Scandinavian operator SAS has sought additional time to gather and submit details of its financial affairs for US Chapter 11 proceedings, citing the stretching of its resources during the recent pilots’ strike.

SAS and 13 affiliate and subsidiary companies filed for Chapter 11 protection on 5 July, the day after cockpit crew took industrial action.

The strike lasted 15 days and SAS – which initially put the cost of the walk-out at SKr1.5 billion ($147 million) – is still calculating the specific financial impact of the action, which resulted in 3,700 cancelled flights.

Under US bankruptcy regulations SAS needed to file details of assets and liabilities, and statements of financial affairs, within 14 days – a deadline of 19 July.

While SAS, assisted by professional advisors, has mobilised their employees to work “diligently and expeditiously” on preparing the statements, its resources have been “strained”, states a court filing.

“Collecting the information needed to prepare the [documents] requires an enormous expenditure of time and effort on the part of [SAS and the affiliates],” it adds.

“This expenditure of time and effort has been particularly difficult for [SAS] as a result of the pilots’ strike that concluded [on 19 July].”


Source: SAS

It says some 900 pilots were involved in the industrial action and that it “severely hampered” the carrier’s operations, requiring employees – including those needed to help gather financial information – to “focus efforts on addressing the fallout of the strike”.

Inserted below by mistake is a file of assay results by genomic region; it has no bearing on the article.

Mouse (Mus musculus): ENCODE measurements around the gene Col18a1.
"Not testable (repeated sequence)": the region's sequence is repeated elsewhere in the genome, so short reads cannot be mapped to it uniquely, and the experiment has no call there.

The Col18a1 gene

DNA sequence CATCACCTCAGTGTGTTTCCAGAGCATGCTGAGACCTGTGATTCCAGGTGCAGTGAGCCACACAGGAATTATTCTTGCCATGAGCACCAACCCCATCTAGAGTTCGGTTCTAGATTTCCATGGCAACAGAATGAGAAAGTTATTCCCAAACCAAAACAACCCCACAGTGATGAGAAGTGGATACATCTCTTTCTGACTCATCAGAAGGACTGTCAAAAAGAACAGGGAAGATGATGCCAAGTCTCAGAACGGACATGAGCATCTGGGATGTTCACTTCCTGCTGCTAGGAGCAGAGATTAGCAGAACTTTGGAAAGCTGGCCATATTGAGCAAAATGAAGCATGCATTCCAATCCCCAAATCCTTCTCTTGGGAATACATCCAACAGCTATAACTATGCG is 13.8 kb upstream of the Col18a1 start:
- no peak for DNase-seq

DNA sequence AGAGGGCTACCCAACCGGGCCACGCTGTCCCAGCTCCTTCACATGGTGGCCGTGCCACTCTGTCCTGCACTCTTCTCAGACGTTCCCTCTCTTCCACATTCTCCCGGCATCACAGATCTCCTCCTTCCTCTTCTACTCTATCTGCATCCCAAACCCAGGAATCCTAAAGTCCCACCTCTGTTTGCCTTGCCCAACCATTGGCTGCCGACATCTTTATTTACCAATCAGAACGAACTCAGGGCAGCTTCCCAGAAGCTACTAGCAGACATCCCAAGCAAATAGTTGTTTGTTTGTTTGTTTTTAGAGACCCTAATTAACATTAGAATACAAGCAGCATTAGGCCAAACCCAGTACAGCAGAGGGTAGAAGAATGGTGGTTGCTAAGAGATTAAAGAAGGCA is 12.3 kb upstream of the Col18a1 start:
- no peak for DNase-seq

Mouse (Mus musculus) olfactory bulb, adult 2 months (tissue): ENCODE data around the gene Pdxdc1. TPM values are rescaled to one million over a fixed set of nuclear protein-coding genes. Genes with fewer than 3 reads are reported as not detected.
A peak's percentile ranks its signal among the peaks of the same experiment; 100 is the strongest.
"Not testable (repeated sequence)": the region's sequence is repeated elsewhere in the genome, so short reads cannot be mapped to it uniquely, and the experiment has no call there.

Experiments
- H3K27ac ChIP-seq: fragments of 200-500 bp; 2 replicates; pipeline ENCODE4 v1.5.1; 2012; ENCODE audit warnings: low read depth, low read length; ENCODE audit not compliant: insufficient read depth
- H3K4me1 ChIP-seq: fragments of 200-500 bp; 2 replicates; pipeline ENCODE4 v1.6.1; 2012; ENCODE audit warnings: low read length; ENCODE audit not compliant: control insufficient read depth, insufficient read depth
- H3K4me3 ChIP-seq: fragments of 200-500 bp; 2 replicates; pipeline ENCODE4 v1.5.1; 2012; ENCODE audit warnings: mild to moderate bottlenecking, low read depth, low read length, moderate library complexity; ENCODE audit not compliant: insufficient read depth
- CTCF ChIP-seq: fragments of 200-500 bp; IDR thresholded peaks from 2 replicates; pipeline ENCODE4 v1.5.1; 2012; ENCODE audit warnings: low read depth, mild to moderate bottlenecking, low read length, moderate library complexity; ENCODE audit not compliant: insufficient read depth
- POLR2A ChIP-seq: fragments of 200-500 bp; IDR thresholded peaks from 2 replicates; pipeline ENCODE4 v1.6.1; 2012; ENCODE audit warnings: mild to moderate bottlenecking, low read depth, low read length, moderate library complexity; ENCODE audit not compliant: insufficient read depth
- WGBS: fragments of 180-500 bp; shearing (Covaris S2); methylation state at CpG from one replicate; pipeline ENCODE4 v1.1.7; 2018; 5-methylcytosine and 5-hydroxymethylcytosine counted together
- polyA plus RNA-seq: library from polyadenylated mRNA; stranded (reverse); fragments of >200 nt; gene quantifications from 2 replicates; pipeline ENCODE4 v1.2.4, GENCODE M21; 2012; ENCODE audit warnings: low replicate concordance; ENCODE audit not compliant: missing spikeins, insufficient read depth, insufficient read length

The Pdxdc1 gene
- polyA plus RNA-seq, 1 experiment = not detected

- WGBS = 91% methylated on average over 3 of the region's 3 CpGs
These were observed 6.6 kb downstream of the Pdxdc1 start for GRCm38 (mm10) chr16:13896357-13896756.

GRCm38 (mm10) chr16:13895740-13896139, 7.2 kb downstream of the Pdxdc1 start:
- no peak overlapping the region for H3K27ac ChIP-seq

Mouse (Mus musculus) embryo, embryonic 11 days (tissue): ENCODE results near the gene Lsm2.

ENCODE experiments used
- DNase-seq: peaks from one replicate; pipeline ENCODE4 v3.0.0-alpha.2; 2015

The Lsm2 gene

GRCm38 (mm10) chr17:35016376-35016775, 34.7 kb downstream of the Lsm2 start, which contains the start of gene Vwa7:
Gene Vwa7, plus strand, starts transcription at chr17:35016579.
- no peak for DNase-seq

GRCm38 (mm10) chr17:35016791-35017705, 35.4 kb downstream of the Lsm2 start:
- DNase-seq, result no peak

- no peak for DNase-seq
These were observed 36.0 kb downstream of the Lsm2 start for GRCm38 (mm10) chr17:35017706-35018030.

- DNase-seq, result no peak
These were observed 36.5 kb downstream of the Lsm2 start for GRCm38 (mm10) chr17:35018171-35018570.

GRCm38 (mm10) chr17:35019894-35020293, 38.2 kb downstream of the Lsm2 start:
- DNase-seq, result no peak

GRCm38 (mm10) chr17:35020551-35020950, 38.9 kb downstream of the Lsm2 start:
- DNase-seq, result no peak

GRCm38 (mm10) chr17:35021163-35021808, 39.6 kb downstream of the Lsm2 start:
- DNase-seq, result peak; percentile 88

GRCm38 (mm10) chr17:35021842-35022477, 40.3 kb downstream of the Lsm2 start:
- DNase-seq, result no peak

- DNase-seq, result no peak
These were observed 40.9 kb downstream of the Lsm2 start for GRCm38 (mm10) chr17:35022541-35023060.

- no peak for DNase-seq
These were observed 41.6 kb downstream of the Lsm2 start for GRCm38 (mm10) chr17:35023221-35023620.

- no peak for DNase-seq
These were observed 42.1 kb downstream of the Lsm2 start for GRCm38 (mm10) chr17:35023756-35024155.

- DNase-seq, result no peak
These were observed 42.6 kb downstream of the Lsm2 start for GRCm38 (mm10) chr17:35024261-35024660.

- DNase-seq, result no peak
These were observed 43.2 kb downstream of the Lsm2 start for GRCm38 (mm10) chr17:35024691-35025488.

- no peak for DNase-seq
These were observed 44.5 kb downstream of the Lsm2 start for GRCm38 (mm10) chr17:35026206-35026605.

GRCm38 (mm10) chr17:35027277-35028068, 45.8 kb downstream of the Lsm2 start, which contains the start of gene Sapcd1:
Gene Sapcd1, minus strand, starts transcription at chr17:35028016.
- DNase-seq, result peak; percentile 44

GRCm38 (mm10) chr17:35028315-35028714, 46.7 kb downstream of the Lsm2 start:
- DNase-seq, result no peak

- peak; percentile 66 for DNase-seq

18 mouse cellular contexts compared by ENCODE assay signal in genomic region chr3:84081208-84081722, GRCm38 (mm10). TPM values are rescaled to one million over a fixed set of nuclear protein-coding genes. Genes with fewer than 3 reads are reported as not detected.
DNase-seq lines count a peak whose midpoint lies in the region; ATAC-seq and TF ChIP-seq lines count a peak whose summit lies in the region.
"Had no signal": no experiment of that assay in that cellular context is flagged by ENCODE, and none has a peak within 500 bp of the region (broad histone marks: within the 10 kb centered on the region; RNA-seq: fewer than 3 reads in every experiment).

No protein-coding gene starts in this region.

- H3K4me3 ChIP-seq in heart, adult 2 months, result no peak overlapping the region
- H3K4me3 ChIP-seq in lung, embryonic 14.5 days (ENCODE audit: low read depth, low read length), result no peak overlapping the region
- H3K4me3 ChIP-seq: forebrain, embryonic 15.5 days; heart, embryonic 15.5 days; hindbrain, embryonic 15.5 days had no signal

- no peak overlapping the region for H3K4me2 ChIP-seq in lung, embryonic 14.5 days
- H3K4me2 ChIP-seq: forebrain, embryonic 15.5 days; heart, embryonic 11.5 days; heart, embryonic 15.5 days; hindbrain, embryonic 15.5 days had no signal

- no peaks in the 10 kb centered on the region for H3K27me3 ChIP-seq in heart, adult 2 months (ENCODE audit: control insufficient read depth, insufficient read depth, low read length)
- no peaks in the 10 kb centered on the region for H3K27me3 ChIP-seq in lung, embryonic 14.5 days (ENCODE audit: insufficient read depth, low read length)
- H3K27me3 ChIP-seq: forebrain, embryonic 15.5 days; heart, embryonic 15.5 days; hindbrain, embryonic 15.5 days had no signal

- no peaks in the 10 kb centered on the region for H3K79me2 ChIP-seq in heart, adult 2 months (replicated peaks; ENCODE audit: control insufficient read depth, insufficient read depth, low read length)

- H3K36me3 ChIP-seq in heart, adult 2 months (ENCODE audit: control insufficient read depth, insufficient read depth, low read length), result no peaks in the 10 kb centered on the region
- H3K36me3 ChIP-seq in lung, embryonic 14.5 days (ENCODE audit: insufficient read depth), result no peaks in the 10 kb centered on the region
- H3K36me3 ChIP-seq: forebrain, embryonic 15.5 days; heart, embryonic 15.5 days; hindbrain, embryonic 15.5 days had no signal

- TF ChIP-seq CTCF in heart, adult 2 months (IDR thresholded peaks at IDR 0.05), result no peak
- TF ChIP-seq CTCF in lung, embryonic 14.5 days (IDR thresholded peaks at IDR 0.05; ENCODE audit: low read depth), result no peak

Although the strike has ended, the pressure on SAS has remained as a result of dealing with restoring flight schedules and re-arranging travel bookings for passengers affected by cancellations and delays.

“These matters continue to require the [SAS’s] full attention during the already-busy summer travel season,” says the filing.

“Given the amount of work required to complete the [documents], and the numerous competing demands on the [company’s] employees and professionals to stabilise business operations…[SAS] will not be able to properly and accurately compile the [documents] within the statutory 14-day time period.”

SAS’s lawyers have sought a “modest” 14-day extension to the deadline, pushing it to 2 August. They point out that this would still be well in advance of a meeting of creditor scheduled for 18 August.